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Baltimore City Prevents PCCP Pipe Failures

Baltimore City features 130 miles of Prestressed Concrete Cylinder Pipe (PCCP), 15 percent of which is Class IV PCCP installed in the 1970s. This particular class of pipe has been prone to early failures across the United States, making it a major priority for BPW as it renews its water and wastewater infrastructure.
PCCP Diagram

The steel used in Class IV PCCP was the strongest used in the manufacturing of PCCP lines, but the same factors that gave the steel wires high strength have also made them vulnerable to brittleness when exposed to corrosive conditions, and therefore more likely to break.

Broken wires in PCCP are the main indication that the pipe will eventually fail. Unlike metallic pipe materials that typically fail after a long period of leakage, PCCP is prone to sudden failures when too many wires break in one area. The diagram below demonstates how PCCP typically fails.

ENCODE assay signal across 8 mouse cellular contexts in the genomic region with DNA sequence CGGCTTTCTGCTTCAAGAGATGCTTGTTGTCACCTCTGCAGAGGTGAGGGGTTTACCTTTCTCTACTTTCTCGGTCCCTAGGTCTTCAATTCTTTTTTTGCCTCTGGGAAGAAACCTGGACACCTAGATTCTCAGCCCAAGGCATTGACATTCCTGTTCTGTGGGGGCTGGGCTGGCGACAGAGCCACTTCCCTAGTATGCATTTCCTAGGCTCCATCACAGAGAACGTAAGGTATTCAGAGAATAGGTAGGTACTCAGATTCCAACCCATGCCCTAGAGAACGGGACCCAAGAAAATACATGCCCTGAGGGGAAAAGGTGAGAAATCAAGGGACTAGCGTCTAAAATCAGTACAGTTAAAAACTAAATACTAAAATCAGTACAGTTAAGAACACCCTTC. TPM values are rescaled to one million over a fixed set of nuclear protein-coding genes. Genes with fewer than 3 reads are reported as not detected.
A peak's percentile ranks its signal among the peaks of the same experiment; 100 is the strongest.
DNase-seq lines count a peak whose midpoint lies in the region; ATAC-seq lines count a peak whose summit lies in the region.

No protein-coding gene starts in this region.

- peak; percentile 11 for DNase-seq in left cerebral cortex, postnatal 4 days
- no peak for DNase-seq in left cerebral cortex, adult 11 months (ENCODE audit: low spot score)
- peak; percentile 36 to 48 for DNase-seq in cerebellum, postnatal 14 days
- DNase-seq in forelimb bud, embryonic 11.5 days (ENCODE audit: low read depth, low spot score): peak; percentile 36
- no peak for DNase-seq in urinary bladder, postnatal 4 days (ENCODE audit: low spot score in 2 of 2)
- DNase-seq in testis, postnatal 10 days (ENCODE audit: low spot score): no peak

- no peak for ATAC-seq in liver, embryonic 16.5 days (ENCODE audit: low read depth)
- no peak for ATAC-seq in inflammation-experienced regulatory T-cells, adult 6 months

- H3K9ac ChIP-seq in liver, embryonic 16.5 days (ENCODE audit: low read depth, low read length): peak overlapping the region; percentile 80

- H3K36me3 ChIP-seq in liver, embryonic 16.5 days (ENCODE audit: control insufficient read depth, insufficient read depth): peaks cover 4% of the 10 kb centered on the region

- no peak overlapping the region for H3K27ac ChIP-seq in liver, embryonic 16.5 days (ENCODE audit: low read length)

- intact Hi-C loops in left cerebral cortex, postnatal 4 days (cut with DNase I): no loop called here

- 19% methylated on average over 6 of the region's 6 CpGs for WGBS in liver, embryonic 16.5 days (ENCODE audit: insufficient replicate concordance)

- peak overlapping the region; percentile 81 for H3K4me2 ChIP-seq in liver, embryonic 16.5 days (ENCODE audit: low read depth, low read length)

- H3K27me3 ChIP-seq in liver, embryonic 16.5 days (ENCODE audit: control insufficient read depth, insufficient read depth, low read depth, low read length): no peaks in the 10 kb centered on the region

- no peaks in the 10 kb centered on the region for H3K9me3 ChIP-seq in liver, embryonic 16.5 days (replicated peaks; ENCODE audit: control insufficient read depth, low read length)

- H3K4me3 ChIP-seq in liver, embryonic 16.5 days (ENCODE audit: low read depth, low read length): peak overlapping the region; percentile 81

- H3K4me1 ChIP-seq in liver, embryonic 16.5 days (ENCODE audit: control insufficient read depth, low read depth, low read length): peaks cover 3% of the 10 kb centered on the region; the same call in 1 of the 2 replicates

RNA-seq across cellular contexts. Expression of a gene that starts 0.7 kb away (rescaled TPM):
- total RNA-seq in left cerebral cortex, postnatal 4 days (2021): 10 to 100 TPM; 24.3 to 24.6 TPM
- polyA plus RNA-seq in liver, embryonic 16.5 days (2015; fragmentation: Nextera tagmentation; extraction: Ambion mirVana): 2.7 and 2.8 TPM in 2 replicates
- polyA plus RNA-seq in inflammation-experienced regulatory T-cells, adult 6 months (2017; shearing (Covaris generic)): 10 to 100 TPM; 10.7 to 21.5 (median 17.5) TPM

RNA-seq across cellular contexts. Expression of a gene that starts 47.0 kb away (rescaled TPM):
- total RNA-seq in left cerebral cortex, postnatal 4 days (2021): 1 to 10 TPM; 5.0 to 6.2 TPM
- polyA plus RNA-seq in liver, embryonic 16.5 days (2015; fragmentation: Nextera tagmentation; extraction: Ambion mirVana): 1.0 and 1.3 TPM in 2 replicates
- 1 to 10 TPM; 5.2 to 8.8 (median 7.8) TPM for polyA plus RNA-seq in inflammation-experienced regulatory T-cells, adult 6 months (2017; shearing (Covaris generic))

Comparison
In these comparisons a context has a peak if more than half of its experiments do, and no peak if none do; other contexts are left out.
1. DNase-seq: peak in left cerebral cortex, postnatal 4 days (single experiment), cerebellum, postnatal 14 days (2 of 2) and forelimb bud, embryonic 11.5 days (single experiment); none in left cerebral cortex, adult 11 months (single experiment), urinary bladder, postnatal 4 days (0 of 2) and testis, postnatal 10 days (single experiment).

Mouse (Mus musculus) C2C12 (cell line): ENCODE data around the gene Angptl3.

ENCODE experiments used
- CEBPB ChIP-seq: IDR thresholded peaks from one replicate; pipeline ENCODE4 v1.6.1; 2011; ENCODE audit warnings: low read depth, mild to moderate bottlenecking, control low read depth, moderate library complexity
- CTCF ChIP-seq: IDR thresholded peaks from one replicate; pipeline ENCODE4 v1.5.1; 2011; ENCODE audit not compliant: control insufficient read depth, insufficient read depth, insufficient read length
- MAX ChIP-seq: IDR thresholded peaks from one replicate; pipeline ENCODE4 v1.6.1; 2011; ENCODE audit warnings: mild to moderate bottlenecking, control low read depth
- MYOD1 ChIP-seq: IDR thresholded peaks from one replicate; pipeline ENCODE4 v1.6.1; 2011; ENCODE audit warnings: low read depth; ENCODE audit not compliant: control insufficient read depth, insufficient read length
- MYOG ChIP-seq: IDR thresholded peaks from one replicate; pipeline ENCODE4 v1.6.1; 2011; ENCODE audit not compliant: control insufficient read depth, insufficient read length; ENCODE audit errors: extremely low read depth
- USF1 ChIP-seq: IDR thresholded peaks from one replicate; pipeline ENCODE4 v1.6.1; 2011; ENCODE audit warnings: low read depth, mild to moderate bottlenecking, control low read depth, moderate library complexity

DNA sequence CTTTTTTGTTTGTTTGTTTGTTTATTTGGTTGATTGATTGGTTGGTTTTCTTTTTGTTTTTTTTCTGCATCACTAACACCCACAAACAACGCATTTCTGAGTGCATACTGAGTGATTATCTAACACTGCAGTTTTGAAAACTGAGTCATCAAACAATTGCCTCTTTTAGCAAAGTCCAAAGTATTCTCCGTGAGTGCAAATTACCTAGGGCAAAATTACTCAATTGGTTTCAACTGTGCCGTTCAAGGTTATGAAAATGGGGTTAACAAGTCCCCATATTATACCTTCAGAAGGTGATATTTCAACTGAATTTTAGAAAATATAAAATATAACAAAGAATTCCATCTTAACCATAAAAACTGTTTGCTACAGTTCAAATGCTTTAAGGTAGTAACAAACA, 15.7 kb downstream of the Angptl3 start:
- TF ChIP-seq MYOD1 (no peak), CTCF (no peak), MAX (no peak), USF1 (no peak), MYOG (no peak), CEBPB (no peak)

How PCCP Fails

To prevent failures, BPW began installing monitoring equipment in its PCCP to alert staff when the prestressing wires break, BPW also regularly inspects its transmission mains for deterioration using EM technology that locates wires that are already broken.

Read “Ears Peeled for Trouble” in Municipal Sewer and Water »

 

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Assess & Address Pipeline Management Program

Pipeline Monitoring

Providing real-time critical data of a prestressed pipeline allows the asset owner to effectively monitor changes in structural integrity and address necessary improvements.

Case Study

Case Study: Baltimore City

In summer 2012, Baltimore City Public Works (BPW) intervened on a critical 54-inch PCCP pipe that was showing signs of distress. The pipe section was replaced and service resumed after avoiding a major pipe failure.